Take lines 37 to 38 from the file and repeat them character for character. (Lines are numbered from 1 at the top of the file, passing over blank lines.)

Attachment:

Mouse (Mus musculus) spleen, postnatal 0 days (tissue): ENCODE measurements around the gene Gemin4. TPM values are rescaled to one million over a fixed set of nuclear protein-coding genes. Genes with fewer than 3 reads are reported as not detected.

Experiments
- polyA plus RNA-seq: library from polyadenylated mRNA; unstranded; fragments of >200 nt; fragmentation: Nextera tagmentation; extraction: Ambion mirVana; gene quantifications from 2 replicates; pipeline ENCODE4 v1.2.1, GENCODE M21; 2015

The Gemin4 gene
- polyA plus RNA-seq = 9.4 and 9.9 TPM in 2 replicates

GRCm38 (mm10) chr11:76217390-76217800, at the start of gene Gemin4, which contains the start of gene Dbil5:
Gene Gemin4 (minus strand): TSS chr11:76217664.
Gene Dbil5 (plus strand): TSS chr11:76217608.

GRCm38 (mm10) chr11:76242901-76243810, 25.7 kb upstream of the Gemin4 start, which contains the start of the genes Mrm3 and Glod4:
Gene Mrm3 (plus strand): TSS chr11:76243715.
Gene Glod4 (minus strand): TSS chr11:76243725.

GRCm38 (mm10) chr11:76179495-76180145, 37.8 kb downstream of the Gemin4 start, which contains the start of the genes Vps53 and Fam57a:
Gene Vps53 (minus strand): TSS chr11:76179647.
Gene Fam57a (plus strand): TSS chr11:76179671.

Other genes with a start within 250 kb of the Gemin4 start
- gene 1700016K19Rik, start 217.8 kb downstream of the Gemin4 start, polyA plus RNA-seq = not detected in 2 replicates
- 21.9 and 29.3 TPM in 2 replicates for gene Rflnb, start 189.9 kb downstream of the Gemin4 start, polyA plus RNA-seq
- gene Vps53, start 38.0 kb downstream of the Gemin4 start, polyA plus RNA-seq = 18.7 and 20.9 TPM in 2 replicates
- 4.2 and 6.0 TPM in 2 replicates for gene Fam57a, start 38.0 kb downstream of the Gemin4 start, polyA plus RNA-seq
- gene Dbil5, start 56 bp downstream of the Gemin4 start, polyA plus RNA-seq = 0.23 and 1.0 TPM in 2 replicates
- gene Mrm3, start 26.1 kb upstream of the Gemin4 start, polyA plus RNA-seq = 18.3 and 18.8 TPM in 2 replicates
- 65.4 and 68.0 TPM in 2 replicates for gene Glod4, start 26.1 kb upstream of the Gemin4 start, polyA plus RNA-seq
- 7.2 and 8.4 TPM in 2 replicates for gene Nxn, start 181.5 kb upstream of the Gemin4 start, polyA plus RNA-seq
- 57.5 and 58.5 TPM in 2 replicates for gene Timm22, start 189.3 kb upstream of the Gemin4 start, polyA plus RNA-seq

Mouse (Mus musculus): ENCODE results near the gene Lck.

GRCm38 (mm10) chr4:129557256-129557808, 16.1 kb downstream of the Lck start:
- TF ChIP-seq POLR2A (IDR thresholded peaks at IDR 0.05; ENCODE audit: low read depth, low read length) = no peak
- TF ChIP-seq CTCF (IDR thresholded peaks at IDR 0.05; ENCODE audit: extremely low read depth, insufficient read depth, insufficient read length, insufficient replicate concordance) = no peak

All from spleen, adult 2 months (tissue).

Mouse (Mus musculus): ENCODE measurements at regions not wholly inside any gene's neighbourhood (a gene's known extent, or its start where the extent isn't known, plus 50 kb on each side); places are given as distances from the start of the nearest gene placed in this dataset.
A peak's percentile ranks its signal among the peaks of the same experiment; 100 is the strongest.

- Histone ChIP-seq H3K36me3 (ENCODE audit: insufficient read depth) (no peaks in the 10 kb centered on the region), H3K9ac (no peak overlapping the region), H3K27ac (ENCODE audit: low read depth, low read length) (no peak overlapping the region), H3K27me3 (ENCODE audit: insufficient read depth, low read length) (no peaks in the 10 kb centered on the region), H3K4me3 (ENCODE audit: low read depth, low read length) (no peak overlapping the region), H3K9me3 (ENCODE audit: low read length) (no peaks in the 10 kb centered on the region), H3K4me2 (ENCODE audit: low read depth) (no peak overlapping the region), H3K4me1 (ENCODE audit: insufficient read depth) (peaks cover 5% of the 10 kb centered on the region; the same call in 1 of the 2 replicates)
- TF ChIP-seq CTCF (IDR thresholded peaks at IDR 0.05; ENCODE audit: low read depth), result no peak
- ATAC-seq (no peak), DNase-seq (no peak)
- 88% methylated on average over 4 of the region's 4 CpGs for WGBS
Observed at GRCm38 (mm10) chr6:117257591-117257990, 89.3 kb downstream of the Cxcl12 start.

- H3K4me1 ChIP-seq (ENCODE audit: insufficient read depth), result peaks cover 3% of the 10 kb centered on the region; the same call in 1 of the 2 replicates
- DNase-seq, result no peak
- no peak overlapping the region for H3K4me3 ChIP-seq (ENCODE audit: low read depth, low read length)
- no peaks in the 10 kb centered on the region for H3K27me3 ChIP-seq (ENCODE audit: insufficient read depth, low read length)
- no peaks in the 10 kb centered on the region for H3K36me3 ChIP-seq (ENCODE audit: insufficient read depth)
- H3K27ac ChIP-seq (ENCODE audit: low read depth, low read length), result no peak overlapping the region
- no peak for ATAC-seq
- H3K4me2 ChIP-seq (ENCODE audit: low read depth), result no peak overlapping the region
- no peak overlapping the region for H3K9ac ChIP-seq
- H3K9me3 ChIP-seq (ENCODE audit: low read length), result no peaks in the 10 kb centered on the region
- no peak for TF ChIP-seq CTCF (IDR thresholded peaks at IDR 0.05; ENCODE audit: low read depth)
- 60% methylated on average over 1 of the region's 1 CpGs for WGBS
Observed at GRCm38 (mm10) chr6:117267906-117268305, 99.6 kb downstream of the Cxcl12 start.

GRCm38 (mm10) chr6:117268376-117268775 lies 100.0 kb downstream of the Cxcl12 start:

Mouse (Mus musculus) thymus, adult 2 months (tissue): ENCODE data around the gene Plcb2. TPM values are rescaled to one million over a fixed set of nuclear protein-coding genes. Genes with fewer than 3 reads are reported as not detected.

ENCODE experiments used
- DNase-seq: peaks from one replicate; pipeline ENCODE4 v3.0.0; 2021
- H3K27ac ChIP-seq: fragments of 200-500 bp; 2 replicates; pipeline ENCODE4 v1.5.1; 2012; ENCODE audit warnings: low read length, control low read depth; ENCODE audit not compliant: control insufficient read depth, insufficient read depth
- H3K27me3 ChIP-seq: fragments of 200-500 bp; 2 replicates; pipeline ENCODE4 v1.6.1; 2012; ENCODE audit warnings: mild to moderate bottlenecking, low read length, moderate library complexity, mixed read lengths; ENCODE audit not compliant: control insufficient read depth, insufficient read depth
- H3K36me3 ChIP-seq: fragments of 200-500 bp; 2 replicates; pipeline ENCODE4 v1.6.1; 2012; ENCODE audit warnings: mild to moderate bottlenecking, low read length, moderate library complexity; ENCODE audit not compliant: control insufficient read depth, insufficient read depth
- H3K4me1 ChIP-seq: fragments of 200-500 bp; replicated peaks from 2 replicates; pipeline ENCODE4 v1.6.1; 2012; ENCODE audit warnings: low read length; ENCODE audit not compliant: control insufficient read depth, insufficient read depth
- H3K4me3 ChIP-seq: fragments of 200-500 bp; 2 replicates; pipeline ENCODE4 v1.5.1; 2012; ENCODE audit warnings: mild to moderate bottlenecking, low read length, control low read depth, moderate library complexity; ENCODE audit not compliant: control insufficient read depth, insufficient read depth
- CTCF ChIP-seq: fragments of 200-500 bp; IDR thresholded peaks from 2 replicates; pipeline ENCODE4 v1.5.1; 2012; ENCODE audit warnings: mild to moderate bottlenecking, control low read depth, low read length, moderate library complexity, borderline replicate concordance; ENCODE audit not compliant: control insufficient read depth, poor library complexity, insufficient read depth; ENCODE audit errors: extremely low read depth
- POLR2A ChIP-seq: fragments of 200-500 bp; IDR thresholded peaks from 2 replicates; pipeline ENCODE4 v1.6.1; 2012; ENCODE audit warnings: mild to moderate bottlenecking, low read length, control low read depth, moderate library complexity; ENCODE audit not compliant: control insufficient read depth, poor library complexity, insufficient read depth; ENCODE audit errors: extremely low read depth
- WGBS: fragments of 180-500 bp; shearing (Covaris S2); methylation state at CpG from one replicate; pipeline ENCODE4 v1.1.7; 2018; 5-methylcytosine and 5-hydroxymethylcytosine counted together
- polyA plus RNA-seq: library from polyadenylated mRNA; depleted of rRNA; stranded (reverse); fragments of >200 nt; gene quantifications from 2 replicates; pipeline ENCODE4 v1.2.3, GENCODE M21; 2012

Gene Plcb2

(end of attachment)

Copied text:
- H3K4me1 ChIP-seq (ENCODE audit: insufficient read depth), result peaks cover 3% of the 10 kb centered on the region; the same call in 1 of the 2 replicates
- DNase-seq, result no peak